Congresswoman-Elect Talks Fiscal Cliff, Grover Norquist & Taxes

The next U.S. Representative for Missouri's 2nd District, Ann Wagner answered Patch users' questions in a Thursday afternoon interview

The tweet came down Thursday from House Majority Leader U.S. Rep. Eric Cantor (R-Va): "The House will not adjourn the 112th Congress until a credible solution to the fiscal cliff has been announced."

As negotiations to avert deep automatic spending cuts and tax increases beginning January 1, House Speaker John Boehner and President Barack Obama met at the White House Thursday.

Representative-Elect Ann Wagner, meanwhile, is one of 70 incoming freshman in the 113th session, sitting interested, waiting in the wings.

The Ballwin Republican sat down with Patch Thursday afternoon in her former campaign headquarters to answer questions about the fiscal cliff, and to answer questions posed by Patch users.

Fiscal Cliff

Wagner said she's participated in briefings and conference calls regarding where things stand regarding efforts to reach agreement on taxes and spending cuts due to kick in January, but is not otherwise involved, even though she would like it if that were the case.

Like her other colleagues waiting to be sworn in next month, she's been busy on a daily basis winding down her campaign apparatus and getting ready to open Congressional offices here in the new second district and in Washington. 

Having said that, Wagner, who campaigned on a platform that pledged to cut government spending, called out President Obama's offer of a new round of stimulus spending as an offer not made in good faith.

"A new stimulus that doesn't reign in the debt, that doesnt limit spending, that doesnt begin to address entitlement reform is not a serious approach," she said. 

Wagner added that while she's on the sidelines now during the lame duck end of the current session, she hopes that whatever happens in the last few weeks of this term is a "down payment" as far as work still to be done once she takes office when it comes to entitlement reform and reductions in spending.

Grover Norquist

A Patch user wanted to know if Wagner signed the pledge introduced by Grover Norquist, of Americans for Tax Reform, vowing not to raise taxes. 

Wagner said she did, calling Norquist a friend, and "a great champion of the taxpayer." But she also had a caveat.

"I do believe there is a way to stay true to not raising income taxes but still what we would call 'putting revenues on the table' with tax reform," which she said would include reform loopholes in the tax code.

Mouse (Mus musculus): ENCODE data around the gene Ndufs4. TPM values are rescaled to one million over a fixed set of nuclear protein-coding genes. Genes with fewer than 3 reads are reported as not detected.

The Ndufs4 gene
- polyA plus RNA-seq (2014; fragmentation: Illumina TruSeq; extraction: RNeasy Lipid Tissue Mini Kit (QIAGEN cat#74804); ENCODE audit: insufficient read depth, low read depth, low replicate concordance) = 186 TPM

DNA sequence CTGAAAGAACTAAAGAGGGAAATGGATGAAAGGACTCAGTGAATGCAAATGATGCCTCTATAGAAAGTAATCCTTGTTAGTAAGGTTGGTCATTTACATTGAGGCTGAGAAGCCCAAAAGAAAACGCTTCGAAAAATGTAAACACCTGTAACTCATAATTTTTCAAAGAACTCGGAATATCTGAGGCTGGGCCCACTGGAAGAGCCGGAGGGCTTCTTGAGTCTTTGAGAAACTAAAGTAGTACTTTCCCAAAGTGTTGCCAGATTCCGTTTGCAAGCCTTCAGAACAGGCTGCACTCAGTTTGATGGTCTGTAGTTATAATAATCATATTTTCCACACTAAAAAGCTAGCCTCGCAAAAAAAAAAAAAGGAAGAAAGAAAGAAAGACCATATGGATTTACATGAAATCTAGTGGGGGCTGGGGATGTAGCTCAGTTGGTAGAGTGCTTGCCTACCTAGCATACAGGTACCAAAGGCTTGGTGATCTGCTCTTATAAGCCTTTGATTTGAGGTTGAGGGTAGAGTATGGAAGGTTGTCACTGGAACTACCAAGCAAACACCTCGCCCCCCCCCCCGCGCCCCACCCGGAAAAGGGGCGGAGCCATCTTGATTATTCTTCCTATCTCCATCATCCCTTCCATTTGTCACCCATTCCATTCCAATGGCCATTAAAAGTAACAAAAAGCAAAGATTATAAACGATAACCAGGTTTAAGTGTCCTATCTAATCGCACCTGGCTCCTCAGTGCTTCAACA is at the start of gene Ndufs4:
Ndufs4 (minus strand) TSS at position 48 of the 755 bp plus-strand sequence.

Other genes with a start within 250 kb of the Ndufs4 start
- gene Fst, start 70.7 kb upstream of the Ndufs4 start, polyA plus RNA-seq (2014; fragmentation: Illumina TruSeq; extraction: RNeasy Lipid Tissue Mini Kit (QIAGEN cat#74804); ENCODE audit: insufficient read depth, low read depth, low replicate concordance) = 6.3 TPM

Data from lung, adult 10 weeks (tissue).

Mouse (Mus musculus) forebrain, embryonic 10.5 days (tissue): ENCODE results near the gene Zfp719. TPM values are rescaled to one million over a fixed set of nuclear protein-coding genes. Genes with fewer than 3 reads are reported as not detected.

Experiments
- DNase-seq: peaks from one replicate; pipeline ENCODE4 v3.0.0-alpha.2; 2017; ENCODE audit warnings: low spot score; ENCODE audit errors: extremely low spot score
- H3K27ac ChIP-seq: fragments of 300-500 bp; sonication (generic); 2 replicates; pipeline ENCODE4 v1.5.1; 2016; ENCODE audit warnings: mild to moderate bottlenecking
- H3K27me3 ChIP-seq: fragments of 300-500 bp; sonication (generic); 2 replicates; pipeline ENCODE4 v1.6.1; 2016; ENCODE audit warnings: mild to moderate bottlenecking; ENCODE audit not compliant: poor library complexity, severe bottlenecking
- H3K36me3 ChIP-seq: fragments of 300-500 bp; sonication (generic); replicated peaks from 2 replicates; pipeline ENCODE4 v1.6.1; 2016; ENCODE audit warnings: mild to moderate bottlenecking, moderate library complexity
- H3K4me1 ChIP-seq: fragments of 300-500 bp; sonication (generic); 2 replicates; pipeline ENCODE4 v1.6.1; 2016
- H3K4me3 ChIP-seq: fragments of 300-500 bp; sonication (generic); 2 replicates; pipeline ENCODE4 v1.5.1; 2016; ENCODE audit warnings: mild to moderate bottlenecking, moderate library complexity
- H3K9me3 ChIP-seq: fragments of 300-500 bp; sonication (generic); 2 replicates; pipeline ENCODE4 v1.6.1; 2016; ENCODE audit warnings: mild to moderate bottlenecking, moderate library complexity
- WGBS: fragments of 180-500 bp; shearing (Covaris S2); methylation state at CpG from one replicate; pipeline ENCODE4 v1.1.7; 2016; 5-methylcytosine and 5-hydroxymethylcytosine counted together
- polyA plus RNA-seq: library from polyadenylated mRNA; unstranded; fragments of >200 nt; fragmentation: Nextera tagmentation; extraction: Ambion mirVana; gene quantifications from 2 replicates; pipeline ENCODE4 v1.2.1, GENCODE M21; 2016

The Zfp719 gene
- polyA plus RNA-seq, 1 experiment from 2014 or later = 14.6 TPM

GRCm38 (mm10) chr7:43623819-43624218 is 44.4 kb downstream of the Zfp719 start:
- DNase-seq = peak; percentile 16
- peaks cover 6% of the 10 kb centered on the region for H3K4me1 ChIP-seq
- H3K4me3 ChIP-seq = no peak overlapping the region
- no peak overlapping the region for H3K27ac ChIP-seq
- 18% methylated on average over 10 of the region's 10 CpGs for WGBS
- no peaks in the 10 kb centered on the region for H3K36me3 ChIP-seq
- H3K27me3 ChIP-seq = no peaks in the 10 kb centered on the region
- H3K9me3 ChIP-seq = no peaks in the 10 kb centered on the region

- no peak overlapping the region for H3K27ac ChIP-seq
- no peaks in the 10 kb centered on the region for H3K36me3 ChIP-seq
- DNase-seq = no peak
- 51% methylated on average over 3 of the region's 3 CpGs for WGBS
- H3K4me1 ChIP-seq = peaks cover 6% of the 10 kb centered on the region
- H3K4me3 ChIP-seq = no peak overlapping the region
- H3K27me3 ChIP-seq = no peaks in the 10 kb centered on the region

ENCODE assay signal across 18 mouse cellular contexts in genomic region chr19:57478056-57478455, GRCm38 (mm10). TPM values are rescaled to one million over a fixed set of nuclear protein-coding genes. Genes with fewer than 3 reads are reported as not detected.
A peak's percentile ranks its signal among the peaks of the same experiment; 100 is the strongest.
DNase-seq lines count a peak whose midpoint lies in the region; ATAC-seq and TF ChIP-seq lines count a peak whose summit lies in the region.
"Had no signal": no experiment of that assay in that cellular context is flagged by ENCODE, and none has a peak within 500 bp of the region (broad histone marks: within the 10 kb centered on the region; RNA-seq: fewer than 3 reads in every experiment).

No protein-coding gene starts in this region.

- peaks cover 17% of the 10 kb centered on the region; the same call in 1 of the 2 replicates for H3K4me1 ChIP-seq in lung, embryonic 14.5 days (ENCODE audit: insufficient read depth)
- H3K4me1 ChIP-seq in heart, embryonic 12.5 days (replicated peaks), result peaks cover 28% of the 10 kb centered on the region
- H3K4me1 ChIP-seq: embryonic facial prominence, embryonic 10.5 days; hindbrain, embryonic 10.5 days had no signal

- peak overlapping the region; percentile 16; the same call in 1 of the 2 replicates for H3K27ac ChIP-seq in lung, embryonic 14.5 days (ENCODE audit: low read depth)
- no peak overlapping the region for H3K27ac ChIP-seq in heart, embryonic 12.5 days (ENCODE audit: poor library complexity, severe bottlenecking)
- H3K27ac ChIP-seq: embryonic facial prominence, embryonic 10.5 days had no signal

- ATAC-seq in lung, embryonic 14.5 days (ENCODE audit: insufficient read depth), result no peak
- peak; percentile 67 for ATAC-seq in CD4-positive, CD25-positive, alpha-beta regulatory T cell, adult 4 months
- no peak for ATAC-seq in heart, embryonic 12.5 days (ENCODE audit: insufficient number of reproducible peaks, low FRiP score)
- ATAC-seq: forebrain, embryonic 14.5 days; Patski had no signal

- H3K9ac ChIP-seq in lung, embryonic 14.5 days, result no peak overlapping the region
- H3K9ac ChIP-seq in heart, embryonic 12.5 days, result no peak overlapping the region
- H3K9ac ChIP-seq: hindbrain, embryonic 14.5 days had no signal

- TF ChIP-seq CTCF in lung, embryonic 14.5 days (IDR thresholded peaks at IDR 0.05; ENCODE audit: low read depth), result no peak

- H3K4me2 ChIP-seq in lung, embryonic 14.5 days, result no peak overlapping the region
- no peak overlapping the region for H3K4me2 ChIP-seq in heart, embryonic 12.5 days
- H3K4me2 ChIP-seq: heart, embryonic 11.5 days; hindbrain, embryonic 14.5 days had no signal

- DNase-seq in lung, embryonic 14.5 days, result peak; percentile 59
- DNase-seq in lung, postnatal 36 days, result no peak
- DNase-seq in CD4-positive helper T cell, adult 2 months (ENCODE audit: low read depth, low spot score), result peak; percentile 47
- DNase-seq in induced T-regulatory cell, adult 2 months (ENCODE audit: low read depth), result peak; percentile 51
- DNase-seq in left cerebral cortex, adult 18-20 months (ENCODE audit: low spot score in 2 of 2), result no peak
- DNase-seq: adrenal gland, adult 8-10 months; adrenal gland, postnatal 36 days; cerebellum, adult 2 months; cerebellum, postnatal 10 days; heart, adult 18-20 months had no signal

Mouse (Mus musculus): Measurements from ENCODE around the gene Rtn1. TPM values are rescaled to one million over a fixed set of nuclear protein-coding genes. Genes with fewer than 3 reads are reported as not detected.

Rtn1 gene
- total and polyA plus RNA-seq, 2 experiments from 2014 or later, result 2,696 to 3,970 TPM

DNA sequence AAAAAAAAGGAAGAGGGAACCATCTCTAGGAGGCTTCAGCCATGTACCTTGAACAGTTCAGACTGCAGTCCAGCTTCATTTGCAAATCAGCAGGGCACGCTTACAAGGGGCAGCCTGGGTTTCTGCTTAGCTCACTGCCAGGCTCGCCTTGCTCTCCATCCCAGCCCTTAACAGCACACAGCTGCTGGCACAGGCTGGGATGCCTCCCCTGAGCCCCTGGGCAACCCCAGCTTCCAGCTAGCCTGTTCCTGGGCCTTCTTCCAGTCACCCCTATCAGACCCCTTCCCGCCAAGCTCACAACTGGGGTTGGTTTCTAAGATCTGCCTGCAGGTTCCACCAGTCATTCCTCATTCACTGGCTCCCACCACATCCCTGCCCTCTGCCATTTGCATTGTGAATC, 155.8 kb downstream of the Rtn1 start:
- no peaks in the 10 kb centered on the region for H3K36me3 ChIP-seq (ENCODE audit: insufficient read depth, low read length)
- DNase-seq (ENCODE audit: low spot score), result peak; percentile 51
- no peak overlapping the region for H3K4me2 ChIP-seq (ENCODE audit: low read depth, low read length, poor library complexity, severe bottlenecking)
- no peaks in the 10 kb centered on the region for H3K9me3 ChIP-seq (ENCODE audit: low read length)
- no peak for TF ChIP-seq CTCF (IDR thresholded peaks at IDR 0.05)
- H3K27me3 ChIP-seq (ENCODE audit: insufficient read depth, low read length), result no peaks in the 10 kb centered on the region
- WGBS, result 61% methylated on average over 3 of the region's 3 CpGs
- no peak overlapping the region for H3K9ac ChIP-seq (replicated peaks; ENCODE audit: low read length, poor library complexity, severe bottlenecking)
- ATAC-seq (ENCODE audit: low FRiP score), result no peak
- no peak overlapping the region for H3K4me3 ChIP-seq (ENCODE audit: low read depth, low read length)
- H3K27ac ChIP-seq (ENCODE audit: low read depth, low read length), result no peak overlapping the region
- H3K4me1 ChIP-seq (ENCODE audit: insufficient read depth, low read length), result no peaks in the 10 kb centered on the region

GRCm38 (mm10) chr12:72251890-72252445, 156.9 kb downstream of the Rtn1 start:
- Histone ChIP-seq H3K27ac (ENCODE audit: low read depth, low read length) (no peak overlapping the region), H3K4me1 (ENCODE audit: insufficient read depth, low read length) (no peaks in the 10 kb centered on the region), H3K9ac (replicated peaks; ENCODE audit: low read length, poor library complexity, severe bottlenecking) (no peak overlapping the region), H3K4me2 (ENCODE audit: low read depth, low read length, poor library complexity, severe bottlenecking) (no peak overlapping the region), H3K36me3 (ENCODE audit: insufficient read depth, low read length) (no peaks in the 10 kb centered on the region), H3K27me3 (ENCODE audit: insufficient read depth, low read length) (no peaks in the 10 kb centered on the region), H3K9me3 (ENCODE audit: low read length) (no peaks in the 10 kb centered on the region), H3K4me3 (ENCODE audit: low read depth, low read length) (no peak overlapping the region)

Monday on Patch, we'll have more of our conversation with Representative-Elect Wagner, talking about some of the challenges of making the transition from candidate to Congresswoman, how she views her role in Washington, and we'll see if she's received any advice from outgoing U.S. Reps. Todd Akin and Russ Carnahan.

flyoverland December 14, 2012 at 10:08 PM
I am so conservative, I think Grover is a Democrat. However, what kind of dope would sign something like this? You will "never" raise taxes? What if a meteorite is heading for earth and we need to raise a trillion dollars to build something to deflect it. Count me in. What if the Chinese blockade our coastline and we need to ramp up the military? How much do you want? What if a devastating drought wipes out our breadbasket and people are starving? Who is going to argue? I am against raising taxes to fund profligate spending to buy votes like Obama wants to do. But, I would never say I would "never" raise taxes. You never, ever shut off all your options.
Ken Keune December 15, 2012 at 12:33 AM
So this woman has made a pledge to Norquist before she makes a pledge to me? In my opinion, all who sign a pledge to Norquist should be tried for treason, because that is what they are committing. You can't have allegiance to Norquist and the US flag. If I'm paying her salary, she better not be kissing his derriere.
E. Witzen December 15, 2012 at 05:58 PM
Congrats, Missouri, we elected her. She's doing the bidding of Grover Norquist, who cast how many votes for her? Or the Koch brothers? Or Karl Rove? Oh well. That's why it's called "representative" government, right? Meanwhile, can someone just remind her and others that under Bill Clinton we had a budget SURPLUS and had begun paying down the debt, and it was that buffoon Alan Greenspan who warned AGAINST paying it down too quickly and cutting taxes to prevent this? You know, the same genius Alan Greenspan who twiddled his thumbs as the housing bubble inflated and inflated, and the country piled on debt through more tax cuts, unfunded wars, unregulated securitization, etc.? Talk bout a policy #FAIL!
flyoverland December 15, 2012 at 10:01 PM
Let's not give Bill Clinton that much credit. He was the beneficiary of the birth of the internet and we all know Al Gore invented that. Clinton did nothing to help business, in fact, his policies were very anti-growth. I can tell you stories that would curl your hair about deal with Clinton's regulators. He was lucky to be in the right place at the right time of history and to have left town before 9-11 and its attendant costs which both parties embraced.
Sheldon J Harber December 17, 2012 at 11:26 AM
Everone right now can prepare for the fiscal cliff. Time is running out, only until 12/31. Tax planning and IRA's. http://www.assetstrategiesinc.com/fiscal-cliff-financial-planning-part-2/


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